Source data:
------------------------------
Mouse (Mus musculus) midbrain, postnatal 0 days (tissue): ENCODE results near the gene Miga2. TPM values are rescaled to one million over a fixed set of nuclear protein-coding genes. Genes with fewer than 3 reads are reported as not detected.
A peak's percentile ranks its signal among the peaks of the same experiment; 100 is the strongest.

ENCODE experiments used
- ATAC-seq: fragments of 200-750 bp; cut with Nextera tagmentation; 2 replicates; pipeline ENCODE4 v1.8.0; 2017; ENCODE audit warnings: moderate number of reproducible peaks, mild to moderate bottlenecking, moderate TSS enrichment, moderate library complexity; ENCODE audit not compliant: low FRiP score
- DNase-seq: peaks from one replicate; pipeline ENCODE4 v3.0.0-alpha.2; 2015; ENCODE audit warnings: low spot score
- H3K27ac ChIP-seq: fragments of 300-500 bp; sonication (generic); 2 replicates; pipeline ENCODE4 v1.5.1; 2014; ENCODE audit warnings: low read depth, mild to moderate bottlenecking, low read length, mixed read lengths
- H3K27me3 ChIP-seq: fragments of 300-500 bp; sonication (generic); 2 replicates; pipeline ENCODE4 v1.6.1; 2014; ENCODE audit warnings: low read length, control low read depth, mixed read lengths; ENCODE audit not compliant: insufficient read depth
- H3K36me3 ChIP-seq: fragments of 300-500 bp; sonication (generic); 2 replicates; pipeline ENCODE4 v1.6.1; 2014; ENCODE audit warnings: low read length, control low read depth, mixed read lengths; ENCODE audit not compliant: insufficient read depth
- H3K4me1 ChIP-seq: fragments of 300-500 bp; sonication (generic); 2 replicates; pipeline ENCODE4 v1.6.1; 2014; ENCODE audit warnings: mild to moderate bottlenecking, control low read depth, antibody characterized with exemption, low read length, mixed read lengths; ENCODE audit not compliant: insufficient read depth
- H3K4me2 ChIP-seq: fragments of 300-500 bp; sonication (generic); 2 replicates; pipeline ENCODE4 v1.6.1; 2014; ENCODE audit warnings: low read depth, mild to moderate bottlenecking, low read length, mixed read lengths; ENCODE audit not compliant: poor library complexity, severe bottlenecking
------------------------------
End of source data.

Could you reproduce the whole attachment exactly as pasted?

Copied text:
Mouse (Mus musculus) midbrain, postnatal 0 days (tissue): ENCODE results near the gene Miga2. TPM values are rescaled to one million over a fixed set of nuclear protein-coding genes. Genes with fewer than 3 reads are reported as not detected.
A peak's percentile ranks its signal among the peaks of the same experiment; 100 is the strongest.

ENCODE experiments used
- ATAC-seq: fragments of 200-750 bp; cut with Nextera tagmentation; 2 replicates; pipeline ENCODE4 v1.8.0; 2017; ENCODE audit warnings: moderate number of reproducible peaks, mild to moderate bottlenecking, moderate TSS enrichment, moderate library complexity; ENCODE audit not compliant: low FRiP score
- DNase-seq: peaks from one replicate; pipeline ENCODE4 v3.0.0-alpha.2; 2015; ENCODE audit warnings: low spot score
- H3K27ac ChIP-seq: fragments of 300-500 bp; sonication (generic); 2 replicates; pipeline ENCODE4 v1.5.1; 2014; ENCODE audit warnings: low read depth, mild to moderate bottlenecking, low read length, mixed read lengths
- H3K27me3 ChIP-seq: fragments of 300-500 bp; sonication (generic); 2 replicates; pipeline ENCODE4 v1.6.1; 2014; ENCODE audit warnings: low read length, control low read depth, mixed read lengths; ENCODE audit not compliant: insufficient read depth
- H3K36me3 ChIP-seq: fragments of 300-500 bp; sonication (generic); 2 replicates; pipeline ENCODE4 v1.6.1; 2014; ENCODE audit warnings: low read length, control low read depth, mixed read lengths; ENCODE audit not compliant: insufficient read depth
- H3K4me1 ChIP-seq: fragments of 300-500 bp; sonication (generic); 2 replicates; pipeline ENCODE4 v1.6.1; 2014; ENCODE audit warnings: mild to moderate bottlenecking, control low read depth, antibody characterized with exemption, low read length, mixed read lengths; ENCODE audit not compliant: insufficient read depth
- H3K4me2 ChIP-seq: fragments of 300-500 bp; sonication (generic); 2 replicates; pipeline ENCODE4 v1.6.1; 2014; ENCODE audit warnings: low read depth, mild to moderate bottlenecking, low read length, mixed read lengths; ENCODE audit not compliant: poor library complexity, severe bottlenecking